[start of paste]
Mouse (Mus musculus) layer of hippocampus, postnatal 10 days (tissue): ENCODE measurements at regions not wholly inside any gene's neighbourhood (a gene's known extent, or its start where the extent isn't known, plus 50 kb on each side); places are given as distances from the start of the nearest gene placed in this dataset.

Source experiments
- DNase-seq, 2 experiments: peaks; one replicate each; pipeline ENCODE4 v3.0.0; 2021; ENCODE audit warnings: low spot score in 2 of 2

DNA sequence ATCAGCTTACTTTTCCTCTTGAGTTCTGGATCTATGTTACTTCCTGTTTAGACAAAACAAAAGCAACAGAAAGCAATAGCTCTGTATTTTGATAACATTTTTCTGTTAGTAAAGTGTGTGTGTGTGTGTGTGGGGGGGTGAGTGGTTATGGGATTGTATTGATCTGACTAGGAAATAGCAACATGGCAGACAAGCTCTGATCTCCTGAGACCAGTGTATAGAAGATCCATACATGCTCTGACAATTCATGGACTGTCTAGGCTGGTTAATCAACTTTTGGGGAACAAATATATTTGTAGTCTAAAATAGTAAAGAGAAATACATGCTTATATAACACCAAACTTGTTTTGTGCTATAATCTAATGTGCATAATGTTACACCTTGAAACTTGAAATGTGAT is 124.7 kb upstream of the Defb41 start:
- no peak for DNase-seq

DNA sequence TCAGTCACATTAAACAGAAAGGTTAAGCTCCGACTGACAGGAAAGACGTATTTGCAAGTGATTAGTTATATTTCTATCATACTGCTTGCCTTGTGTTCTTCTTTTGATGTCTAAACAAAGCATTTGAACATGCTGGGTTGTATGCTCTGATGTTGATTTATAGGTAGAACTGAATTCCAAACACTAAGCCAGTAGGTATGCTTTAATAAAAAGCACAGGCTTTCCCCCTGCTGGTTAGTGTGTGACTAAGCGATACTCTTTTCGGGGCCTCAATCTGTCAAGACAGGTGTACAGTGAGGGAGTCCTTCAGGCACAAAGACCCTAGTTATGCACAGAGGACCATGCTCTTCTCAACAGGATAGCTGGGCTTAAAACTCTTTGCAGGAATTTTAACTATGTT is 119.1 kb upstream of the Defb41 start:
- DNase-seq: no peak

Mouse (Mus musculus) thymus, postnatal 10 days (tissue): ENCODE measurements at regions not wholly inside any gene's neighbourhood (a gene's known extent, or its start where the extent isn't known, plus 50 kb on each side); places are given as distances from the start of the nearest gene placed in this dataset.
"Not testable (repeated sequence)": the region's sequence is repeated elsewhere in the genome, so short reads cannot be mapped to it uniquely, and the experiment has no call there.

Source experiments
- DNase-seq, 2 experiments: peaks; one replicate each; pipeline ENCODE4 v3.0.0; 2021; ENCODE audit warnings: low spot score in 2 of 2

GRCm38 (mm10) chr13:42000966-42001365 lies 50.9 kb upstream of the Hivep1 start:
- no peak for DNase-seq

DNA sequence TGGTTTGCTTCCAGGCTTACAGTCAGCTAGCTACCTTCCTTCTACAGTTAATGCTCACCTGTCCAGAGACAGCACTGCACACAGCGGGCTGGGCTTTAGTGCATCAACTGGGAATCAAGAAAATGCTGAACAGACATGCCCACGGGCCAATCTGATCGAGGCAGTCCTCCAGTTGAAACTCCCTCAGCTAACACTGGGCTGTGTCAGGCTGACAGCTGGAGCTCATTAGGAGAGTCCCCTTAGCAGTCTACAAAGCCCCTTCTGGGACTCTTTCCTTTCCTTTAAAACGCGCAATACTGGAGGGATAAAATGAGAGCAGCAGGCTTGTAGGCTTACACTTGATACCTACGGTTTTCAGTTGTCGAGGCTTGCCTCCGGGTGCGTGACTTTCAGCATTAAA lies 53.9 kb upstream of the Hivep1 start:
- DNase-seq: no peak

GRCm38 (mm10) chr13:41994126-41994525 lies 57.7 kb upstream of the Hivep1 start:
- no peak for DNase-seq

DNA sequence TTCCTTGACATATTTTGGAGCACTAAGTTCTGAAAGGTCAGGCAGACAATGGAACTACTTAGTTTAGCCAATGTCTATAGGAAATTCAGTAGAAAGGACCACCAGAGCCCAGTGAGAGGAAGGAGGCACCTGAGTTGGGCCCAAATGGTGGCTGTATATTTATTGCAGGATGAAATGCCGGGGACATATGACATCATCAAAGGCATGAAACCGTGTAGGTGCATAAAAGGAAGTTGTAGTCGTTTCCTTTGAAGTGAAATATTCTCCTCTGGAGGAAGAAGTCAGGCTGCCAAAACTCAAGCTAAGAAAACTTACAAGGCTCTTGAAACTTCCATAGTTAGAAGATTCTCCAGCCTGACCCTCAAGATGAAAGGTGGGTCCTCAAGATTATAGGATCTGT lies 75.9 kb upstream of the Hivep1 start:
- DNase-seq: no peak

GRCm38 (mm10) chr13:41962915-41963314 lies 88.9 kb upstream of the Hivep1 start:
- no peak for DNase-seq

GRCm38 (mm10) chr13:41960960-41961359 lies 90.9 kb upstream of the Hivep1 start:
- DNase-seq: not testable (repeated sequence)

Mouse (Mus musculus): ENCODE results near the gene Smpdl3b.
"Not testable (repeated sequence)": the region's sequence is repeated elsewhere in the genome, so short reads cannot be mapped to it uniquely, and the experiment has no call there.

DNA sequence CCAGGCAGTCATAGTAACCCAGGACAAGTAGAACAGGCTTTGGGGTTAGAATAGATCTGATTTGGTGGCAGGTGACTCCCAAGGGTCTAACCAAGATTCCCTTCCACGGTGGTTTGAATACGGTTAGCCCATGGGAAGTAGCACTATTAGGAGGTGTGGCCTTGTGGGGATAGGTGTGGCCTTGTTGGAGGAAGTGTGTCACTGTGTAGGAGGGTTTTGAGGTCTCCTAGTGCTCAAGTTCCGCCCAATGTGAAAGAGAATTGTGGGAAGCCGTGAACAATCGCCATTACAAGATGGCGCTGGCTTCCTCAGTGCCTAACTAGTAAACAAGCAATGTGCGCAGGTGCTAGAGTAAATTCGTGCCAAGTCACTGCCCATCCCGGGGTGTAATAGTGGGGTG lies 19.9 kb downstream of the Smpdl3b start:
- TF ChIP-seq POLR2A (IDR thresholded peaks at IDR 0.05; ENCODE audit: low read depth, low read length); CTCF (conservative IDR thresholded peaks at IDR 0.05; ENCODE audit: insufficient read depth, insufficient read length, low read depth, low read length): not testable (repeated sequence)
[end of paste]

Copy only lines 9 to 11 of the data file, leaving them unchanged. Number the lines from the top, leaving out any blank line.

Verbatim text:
"Not testable (repeated sequence)": the region's sequence is repeated elsewhere in the genome, so short reads cannot be mapped to it uniquely, and the experiment has no call there.

Source experiments
- DNase-seq, 2 experiments: peaks; one replicate each; pipeline ENCODE4 v3.0.0; 2021; ENCODE audit warnings: low spot score in 2 of 2